The last 20 years have transformed the face of banking and lending. Previously, the traditional high street bank was where customers did everything from withdrawing and paying in money to applying for a loan or mortgage. You can now do everything at the click of a button. In the future, artificial intelligence (AI) and open banking will drive credit.
The Role of AI in Modern Lending
AI is the key to unlocking the potential of lending. By more accurately assessing borrowers’ risks through real-time analysis, it enables lenders to make quicker and more informed decisions. This also enables them to improve their portfolio management and cut out human error.
The technology can be even more powerful when combined with other capabilities. When you pair it with speech recognition technology, you can record and analyze verbal customer contact. In addition, it can provide more efficient sales prompts, enhance fraud detection and improve feedback. Going a step further, explainable AI allows for full scrutiny of every decision-making process.
The importance of data
Data is key to improving AI-driven credit decision-making. By gathering vast amounts of relevant data, lenders can help developers to build the right AI and machine learning (ML) tools needed to drive this decision-making process.
No doubt, early adopters like retail have made big strides with AI. The business lending sector hasn’t yet utilized AI to its full potential. That said, its slower uptake should come as no surprise, given the billions of pounds at stake.
Despite all this, organisations are beginning to embrace this new and innovative technology. To bring more people on board, however, first, all stakeholders need to get up to speed with AI’s full capabilities. That requires bringing everyone together – not just the lenders and technology firms, but also the banks providing the capital for the loans.
Lenders also need to be careful with AI’s adoption. There’s the danger that they try to go too fast and fully automate the lending process which will result in mistakes that are then hard to undo. Rather, first lenders need to get comfortable with the technology at their disposal and that requires using human intelligence to develop it.
Open banking as an enabler
Open banking technology is enabling the successful implementation of AI. It has essentially allowed loan providers to access businesses’ accounts. Through greater transparency and secure data sharing, it helps lenders to better assess applicants’ creditworthiness. This, in turn, enables them to make informed credit decisions, as well as reduce default rates. Added to that, it allows lenders to reach new borrowers they would never have considered or known about before.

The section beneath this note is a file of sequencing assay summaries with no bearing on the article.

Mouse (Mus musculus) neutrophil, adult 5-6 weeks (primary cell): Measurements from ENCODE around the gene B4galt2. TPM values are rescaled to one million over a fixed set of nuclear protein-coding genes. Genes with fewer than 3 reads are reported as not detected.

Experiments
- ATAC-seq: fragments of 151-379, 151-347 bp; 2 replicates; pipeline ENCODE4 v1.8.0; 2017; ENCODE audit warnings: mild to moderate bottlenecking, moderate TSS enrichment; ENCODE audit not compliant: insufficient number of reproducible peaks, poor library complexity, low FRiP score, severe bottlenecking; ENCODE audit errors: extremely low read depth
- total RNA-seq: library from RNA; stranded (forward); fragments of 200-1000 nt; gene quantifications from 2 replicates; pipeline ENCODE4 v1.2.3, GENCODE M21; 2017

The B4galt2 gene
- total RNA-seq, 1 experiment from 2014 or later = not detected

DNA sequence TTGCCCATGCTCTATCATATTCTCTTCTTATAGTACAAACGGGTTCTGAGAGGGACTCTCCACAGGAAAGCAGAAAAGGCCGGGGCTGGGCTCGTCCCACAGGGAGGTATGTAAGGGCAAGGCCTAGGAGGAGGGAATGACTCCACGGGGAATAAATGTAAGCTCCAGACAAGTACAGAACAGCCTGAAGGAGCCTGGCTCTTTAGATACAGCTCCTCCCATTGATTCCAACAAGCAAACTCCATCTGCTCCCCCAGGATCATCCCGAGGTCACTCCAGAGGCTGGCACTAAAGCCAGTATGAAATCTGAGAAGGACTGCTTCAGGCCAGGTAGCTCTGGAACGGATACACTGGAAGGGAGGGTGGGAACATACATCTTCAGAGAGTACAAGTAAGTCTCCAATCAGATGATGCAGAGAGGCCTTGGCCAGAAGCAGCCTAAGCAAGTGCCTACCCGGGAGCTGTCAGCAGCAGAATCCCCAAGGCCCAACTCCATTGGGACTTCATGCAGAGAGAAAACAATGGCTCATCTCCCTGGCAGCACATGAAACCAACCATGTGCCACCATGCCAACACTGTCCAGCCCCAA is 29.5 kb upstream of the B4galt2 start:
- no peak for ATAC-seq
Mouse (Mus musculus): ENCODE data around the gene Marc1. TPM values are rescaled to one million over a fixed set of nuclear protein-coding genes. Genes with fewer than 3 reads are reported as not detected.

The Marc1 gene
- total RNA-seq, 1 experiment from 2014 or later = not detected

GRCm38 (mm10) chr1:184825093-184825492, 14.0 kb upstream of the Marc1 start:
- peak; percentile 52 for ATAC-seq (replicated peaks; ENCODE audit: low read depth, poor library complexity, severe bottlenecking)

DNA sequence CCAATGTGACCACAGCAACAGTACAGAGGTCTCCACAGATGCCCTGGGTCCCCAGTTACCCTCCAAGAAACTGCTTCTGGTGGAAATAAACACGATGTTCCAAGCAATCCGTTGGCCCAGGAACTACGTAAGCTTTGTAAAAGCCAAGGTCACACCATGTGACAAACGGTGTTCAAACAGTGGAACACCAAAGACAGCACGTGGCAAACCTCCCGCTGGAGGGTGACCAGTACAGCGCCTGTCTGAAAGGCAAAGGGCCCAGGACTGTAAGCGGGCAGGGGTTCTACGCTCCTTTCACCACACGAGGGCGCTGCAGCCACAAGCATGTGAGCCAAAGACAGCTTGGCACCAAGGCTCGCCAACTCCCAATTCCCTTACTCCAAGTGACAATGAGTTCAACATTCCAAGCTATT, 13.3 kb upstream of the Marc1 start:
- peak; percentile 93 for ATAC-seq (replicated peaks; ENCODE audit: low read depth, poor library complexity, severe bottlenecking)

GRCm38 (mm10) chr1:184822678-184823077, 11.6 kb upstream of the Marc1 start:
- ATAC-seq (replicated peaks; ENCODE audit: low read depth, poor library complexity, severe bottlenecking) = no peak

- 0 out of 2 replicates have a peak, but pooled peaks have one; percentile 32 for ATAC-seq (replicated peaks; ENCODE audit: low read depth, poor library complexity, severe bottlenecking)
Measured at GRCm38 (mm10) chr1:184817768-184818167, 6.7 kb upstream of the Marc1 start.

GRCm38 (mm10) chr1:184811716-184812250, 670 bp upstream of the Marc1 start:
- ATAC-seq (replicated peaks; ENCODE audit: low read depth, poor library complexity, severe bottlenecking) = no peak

The use of open banking data is particularly beneficial to startups that struggle to access more funding because of a lack of sufficient data. But as increasingly more data is gathered on multiple businesses that have applied for finance, lenders are able to make better predictions. This means they can widen the pool of businesses they can work with, above all, to newer businesses that require financing the most.
Risk Management and AI Adoption
By providing regular, data-driven insights into their financial performance, companies can improve their chances of getting approved for a loan. Using a monthly overview of the business and based on predictive technology, they can quickly identify any issues that may occur, the most common of which are caused by cashflow gaps, allowing them to take appropriate steps.
When used in conjunction with open banking, AI enables lenders to quickly assess a borrower’s likelihood of default. It also helps them to identify low-risk customers, allowing lenders to build a more sustainable customer base and, thus, improve profitability. Together, they will bring proactive customer advice and process innovation, as suggested in the FLA Future of Credit Report, as well as support the development of financial regulations and products that pursue a green agenda.
Successfully securing funding
Businesses can also improve their chances of success by sourcing funding when they don’t need it. This is because it’s easier to access better funding solutions from a position of strength. Unfortunately, most only seek funding when they desperately need it, however, by that stage, it’s extremely difficult to secure.
A lender’s ultimate goal is to accelerate loan approval times and develop instant, one-click lending through the use of embedded finance, thanks to AI and ML. But closing that gap has been notoriously slow as a result of data segregation on the business lending side, with the data having to be collected from various different sources.
However, there are reasons to be optimistic about the future. As firms increasingly make better decisions around capital investment and planning future growth, demand from small-to-medium-sized businesses has grown, and that trend only looks likely to continue.
There has been a large amount of government financial support over the last two-and-a-half years, which has resulted in a slight drop-off in demand. While still not at the pre-Covid levels, it is, however, starting to return.
About the author
Chirag Shah, founder and CEO of Nucleus Commercial Finance. Shah launched Nucleus over 11 years ago with a mission to provide flexible funding solutions to the UK’s economic backbone after realising that businesses had very limited options beyond the much-known incumbent banks. He vowed to be at the helm of a fintech lender that doesn’t outright reject SME applications with little to no explanation, instead focusing on a more transparent approach. Through our AI-powered automated underwriting machine, we can tell customers why their loan applications were rejected and work closely with our introducer network to support clients in getting that all-important yes.